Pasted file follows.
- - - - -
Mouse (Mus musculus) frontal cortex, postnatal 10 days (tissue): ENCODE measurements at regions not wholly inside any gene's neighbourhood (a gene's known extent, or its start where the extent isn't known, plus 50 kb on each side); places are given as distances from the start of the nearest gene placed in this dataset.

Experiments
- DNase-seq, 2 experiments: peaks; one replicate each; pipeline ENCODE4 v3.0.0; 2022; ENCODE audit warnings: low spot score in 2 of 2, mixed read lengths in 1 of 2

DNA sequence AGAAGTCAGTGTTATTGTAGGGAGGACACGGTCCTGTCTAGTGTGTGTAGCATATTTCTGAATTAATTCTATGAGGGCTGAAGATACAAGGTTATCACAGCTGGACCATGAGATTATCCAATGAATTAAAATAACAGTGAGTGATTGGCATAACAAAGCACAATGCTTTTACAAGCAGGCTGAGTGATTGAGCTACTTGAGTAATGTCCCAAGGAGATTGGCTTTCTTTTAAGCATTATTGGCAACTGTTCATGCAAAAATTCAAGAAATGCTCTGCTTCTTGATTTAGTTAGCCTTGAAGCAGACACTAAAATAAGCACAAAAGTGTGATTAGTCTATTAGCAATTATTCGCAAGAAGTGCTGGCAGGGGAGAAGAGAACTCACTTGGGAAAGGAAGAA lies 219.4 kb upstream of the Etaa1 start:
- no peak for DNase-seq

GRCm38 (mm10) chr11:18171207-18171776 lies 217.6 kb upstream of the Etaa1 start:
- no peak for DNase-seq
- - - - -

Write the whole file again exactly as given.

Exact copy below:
Mouse (Mus musculus) frontal cortex, postnatal 10 days (tissue): ENCODE measurements at regions not wholly inside any gene's neighbourhood (a gene's known extent, or its start where the extent isn't known, plus 50 kb on each side); places are given as distances from the start of the nearest gene placed in this dataset.

Experiments
- DNase-seq, 2 experiments: peaks; one replicate each; pipeline ENCODE4 v3.0.0; 2022; ENCODE audit warnings: low spot score in 2 of 2, mixed read lengths in 1 of 2

DNA sequence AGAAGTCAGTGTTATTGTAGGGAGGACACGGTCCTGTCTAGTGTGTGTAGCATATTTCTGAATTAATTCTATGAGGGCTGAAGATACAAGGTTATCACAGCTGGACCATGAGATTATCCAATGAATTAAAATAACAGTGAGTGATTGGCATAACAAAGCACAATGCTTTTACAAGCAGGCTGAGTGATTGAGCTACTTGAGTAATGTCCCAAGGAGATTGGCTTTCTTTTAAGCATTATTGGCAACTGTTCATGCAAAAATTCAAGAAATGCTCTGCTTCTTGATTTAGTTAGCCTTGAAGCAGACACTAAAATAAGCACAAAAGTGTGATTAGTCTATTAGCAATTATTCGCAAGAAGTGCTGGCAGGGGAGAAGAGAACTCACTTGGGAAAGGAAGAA lies 219.4 kb upstream of the Etaa1 start:
- no peak for DNase-seq

GRCm38 (mm10) chr11:18171207-18171776 lies 217.6 kb upstream of the Etaa1 start:
- no peak for DNase-seq